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Chris Mellor

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Chris Mellor covers storage and allied technology areas for The Register. After experience working for DEC, Unisys and SCO, he became an IT journalist writing for a variety of print publications. He edited the UK's first storage print magazine and then moved into the online world writing for IDG's Techworld, then started up the Blocks & Files blog, which was bought by El Reg.

He has written many sportscar buying guides, a few mountaineering guides and drives a car that's faster than he is.

By | Chris Mellor 8th July 2016 18:08

Is Pure Storage a solid business or is skepticism justified?

BTIG analysts ponder Pure's position and fall in (qualified) love

Analysis BTIG analysts attended Pure Storage Live, a customer and partner event, in New York City on Thursday, June 27, and came away thinking Pure is the real deal and not another ultimately doomed storage wannabe.

Their note points out that: "The market continues to be extremely skeptical that the differentiation is sustainable; it fears that Pure's early lead has diminished and the product is just another box from just another company in a long line of storage pure plays, and that growth will not convert into operating leverage."

They think the investor market is wrong: "We believe the company is on track to grow about 60 per cent year-on-year this fiscal year as top line momentum continues entering the more seasonally strong part of the year.

"As growth continues, operating losses diminish, and investors spend more time with Pure's customers, we expect perception to change."

The BTIG bods think Pure has "a differentiated product that underpins a brand new business model approach to selling, a combination that is engendering loyal and happy customers and driving best-in-class growth."

Evergreen strength

The Evergreen business model features flat-fee maintenance, controller upgrades every three years and all software options with no licensing complexities.

"Upgrades are relatively frictionless and don't require painful migrations and forklift upgrades." The analysts recognize that "pricing models are not differentiable in the long run and indeed we have seen the industry begin to copy Pure's methods."

But with scalable and modularly upgradable products, and pricing based on "buy what you need" and "pay for what you use," customers appear to be pleased with Pure and its products. The company has recently added a right-size guarantee and a capacity consolidation program to give Evergreen extra heft.

Pure President Dave Hatfield told attendees a third product line was being developed, beyond the existing FlashArray and developing FlashBlade, and may well be targeted beyond the storage infrastructure. Does this mean it will address compute, networking, converged systems, hyper-converged systems, data center fabrics? Who knows, outside Pure's executive ranks?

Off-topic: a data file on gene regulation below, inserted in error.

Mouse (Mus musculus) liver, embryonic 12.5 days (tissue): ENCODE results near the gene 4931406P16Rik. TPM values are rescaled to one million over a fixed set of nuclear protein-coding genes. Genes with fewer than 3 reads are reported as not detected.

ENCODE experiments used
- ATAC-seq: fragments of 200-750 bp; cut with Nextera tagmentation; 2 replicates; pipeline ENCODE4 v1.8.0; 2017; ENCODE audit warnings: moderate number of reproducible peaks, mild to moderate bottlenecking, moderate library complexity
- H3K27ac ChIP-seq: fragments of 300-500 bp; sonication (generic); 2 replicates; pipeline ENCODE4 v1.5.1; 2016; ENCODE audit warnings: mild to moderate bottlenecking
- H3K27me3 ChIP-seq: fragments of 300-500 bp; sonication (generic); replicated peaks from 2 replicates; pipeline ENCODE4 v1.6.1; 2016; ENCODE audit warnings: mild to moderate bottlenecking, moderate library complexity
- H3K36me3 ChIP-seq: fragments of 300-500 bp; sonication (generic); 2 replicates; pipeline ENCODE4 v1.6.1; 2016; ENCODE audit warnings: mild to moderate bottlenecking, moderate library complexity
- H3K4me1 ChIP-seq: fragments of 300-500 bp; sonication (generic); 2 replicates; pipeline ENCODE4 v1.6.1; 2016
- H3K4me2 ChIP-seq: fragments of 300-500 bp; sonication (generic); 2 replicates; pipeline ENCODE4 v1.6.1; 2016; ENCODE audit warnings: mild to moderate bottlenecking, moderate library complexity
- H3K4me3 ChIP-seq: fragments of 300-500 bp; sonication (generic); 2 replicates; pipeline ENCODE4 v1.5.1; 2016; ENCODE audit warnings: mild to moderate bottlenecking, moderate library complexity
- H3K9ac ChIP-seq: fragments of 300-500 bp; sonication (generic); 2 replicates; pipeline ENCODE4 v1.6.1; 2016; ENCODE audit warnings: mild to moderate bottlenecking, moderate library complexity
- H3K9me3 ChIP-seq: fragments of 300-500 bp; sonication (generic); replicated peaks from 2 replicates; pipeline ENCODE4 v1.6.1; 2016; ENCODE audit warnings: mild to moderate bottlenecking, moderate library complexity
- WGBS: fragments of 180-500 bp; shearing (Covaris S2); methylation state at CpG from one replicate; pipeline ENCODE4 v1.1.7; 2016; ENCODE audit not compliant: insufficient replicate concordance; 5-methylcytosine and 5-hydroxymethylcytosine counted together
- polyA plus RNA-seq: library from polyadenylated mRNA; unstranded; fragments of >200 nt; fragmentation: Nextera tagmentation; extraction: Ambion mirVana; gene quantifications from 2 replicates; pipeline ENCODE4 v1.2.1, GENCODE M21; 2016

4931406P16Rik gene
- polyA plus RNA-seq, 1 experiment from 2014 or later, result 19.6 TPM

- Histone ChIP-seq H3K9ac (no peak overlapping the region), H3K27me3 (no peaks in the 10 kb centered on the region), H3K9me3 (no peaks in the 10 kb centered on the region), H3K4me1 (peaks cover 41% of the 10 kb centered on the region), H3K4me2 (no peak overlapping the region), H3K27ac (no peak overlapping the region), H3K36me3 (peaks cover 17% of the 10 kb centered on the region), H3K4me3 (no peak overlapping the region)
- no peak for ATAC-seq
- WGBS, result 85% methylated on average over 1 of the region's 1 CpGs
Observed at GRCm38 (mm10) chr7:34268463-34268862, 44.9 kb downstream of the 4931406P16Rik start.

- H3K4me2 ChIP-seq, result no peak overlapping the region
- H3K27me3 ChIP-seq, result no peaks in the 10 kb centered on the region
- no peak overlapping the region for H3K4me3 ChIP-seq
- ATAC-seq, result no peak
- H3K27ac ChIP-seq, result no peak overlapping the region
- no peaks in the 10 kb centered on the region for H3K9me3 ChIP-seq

FlashBlade and beyond

The audience at the event was told the market opportunity for FlashBlade, a scale-out NAS product, could be bigger than for the FlashArray product; Pure being great at bigging up its roadmap. It said the first systems will be released later this year, scaling into petabyte levels with 8TB blades.

Management noted that 52TB blades will be available around year's end, and hinted that ~100 and ~200TB blades are on the roadmap as NAND memory density scales – in essence data center-like scale in a single rack.

Pure execs assert that the combination of capacity and performance at the scale that FlashBlade is designed around will be unique.

The BTIGers note that: "The design philosophy of Pure Storage is centered on driving down CAPEX through hardware and software design, and driving down OPEX through automation and orchestration." Pure provides converged systems to achieve that, with two mentioned: FlashStack and FlashStack Mini. FlashStack will scale to petabyte-level later this year.

Unexpected management lapse

Pure's management showed an unexpected lapse with the first quarter results, the BTIG people say, and "management didn't address the lack of upside on the call when asked, when clearly they underestimated seasonality in the business and probably didn't leave itself enough room to account for normal growing pains."

The Q1 results, BTIG says, were due to seasonal weakness in a tough environment and a growing sales force taking time to reach productivity. Things should get better with the 60 per cent revenue growth estimate, and "the company remains on track to generate sustained positive FCF (free cash flow) in the second half of calendar 2017."

They see Pure being a NetApp-like company in this sense: "Longer-term DCF (discounted cash flow) modeling assumes that Pure captures about 20 per cent share of the all flash array market in five years and 25 per cent in ten years, lower than EMC's market share but around the level NetApp achieved in its core NAS market." ®

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